Mae YoungBio

In current times, staying in one vocation for 20 to 25 years seems like an eternity for most. Even in the rough world of sports-entertainment, where every match could be a Superstar's last, a quarter-century is considered an incredibly lengthy career. Take that and triple it, however, and you have the span of one of the greatest female competitors to ever lace up a pair of boots — Mae Young.

Johnnie Mae Young began her professional career in 1939. Already an incredible athlete — she was on her Tulsa, Okla.-based high school wrestling team and a national champion softball player — Young embarked on her chosen livelihood at the tender age of 15.

Throughout the 1940s, she blazed a path for future female grapplers everywhere; with World War II in its midst, many territories that didn't feature women's wrestling began to open up those doors, which Young and her contemporaries kicked down.

She remained one of the most active and successful female Superstars throughout the next few decades. Young was the first U.S. Women's Champion, and her lengthy rivalry with the legendary Mildred Burke was one of the most storied of the time. In fact, in 1954, she and Burke were among the first female competitors to tour post-war Japan.

Young's legacy was further cemented the day she decided to help train future Superstars. One of her pupils would go on to become arguably the biggest icon in women's wrestling — her long-time friend, the late Fabulous Moolah. Young and Burke both helped train Moolah, who would become the longest-reigning champion in sports-entertainment history and the first female WWE Hall of Famer. Another of Young's most famous students was Ric Drasin, a former rock and roll guitarist and sports-entertainer who was also a one-time training partner of Arnold Schwarzenegger.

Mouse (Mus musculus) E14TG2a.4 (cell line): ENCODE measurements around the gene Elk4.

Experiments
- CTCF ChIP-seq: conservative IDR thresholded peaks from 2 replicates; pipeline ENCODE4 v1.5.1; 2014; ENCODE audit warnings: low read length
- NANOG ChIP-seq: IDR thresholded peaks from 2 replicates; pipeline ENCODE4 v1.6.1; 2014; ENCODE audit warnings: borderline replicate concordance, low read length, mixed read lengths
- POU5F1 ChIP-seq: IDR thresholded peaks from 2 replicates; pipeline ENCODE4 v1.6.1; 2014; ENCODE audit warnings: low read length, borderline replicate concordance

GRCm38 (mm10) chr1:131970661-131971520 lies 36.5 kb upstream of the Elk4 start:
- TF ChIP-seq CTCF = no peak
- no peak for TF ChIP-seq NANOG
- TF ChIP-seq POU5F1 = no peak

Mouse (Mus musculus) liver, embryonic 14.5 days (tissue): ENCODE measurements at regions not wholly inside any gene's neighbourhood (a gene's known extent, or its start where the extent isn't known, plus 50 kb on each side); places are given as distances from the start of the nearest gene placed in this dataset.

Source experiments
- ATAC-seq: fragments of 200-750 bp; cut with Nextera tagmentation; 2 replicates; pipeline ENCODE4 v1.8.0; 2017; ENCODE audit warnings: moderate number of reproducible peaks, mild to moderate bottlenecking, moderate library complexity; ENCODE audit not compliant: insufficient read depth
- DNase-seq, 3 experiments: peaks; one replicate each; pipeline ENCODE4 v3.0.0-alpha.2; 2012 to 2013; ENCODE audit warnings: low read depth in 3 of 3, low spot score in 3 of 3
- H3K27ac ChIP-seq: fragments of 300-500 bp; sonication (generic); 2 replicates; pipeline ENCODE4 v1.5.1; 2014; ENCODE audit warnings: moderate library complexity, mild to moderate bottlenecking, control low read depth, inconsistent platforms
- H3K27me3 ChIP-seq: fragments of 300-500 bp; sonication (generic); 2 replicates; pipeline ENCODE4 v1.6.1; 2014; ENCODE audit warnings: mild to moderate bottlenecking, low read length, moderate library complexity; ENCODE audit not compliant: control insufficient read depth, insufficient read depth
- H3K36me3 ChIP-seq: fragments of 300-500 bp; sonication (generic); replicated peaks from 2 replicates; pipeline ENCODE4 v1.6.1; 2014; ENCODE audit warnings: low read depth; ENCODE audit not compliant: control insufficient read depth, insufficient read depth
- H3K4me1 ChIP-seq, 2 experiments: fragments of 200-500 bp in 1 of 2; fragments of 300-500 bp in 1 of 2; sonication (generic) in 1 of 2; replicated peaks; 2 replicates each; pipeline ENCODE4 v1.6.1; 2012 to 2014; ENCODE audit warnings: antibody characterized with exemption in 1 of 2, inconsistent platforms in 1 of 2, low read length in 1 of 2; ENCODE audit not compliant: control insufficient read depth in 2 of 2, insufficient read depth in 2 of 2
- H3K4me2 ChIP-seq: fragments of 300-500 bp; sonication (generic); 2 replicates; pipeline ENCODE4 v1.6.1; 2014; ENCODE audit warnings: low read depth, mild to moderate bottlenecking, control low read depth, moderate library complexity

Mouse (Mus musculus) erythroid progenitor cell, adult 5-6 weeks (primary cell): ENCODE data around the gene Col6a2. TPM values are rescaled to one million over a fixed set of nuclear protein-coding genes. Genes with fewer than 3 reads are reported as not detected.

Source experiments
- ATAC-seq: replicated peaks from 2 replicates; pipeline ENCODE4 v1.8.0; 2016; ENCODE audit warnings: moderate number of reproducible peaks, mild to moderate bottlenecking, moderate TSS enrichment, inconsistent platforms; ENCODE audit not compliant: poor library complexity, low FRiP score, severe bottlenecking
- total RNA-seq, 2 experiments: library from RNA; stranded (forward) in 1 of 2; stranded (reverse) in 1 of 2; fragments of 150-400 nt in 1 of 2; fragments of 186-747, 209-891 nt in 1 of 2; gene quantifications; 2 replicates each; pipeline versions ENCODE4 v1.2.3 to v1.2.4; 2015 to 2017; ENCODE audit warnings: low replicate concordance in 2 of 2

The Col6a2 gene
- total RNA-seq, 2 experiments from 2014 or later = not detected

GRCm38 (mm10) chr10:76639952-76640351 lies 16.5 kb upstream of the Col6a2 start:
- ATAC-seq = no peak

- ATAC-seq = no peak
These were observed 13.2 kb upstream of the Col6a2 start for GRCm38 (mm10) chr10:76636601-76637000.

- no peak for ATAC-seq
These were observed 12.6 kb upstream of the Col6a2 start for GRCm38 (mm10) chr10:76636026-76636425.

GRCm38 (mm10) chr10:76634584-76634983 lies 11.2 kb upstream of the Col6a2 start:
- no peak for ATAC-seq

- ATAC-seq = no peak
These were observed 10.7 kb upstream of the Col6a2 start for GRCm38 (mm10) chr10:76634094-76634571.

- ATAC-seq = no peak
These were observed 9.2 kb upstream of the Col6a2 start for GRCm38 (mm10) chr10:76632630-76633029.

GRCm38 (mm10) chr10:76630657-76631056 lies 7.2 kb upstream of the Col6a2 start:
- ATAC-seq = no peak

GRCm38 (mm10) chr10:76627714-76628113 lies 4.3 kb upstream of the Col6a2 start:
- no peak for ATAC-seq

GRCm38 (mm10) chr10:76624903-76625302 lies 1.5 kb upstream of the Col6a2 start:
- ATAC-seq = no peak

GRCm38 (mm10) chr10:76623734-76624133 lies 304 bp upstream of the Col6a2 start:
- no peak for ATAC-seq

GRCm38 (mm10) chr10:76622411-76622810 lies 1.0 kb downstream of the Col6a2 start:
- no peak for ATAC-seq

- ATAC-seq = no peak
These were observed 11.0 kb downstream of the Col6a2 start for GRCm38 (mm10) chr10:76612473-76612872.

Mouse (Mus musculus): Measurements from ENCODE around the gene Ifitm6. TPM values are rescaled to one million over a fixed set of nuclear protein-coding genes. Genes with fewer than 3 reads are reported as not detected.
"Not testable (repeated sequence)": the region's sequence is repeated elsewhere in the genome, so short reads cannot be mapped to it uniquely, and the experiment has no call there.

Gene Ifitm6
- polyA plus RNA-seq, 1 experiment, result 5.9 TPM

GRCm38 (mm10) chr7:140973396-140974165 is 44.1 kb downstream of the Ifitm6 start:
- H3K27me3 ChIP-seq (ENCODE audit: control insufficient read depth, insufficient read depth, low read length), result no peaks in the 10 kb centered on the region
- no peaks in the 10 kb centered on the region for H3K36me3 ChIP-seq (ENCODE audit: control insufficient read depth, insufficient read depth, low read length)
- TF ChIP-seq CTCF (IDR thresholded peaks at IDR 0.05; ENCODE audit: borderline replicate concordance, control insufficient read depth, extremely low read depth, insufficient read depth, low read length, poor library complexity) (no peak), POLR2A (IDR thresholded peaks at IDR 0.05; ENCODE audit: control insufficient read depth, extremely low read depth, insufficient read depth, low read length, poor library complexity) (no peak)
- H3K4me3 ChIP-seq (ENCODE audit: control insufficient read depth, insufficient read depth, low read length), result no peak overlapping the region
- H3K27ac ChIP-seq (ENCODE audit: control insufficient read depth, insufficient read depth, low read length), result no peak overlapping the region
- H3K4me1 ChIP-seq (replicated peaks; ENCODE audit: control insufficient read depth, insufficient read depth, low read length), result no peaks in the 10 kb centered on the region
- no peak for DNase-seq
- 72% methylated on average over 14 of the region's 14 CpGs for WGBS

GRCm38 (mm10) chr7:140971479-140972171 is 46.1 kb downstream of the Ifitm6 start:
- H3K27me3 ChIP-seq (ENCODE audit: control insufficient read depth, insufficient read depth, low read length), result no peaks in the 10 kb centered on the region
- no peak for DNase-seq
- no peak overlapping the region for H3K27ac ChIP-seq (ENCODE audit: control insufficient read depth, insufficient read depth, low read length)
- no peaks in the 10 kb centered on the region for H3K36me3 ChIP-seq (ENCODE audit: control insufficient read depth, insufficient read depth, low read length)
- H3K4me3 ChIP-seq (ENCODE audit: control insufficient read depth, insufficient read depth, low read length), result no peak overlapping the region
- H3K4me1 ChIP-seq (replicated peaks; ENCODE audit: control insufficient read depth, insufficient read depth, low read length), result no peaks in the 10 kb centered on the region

While she continued to compete, Young's career was relatively unheralded until the turn of the 21st century. In 1999, she and Fabulous Moolah made an appearance on SmackDown; although it wasn't the most successful — Moolah was laid out by a guitar while Young felt the Figure-Four Leglock — it began a "second career" for the two legends.

Over the next few years, Young made semi-regular appearances on WWE programming, and was never afraid to take chances that many might be afraid to. After all, how many women — or men, for that matter — in their mid-seventies would survive being powerbombed through a table? In addition, she entered and won the "Miss Royal Rumble" competition in 2000, and stood faithfully at her best friend's side when Moolah won her final Women's Championship. Young also had a humorous tryst with Mark Henry during that time that fostered some of the most bizarre moments in sports-entertainment history.

In later years, Young's career got the recognition it deserved. In 2005, she and several of her contemporaries were profiled in "Lipstick and Dynamite," a documentary film about the early pioneers of women's wrestling. In 2008, Young joined co-star, trainee and late friend Moolah and "Sensational" Sherri Martel in the highest class of Superstars, as she became only the third female (at the time) to be inducted into the WWE Hall of Fame. Young was inducted by good friend Pat Patterson, who told some stories that are better left unpublished but just go to show what kind of character Mae Young really was. 

When Mae Young passed away on Jan. 14, 2014, the entire WWE Universe stood in unison to offer an ovation to a true queen of the canvas.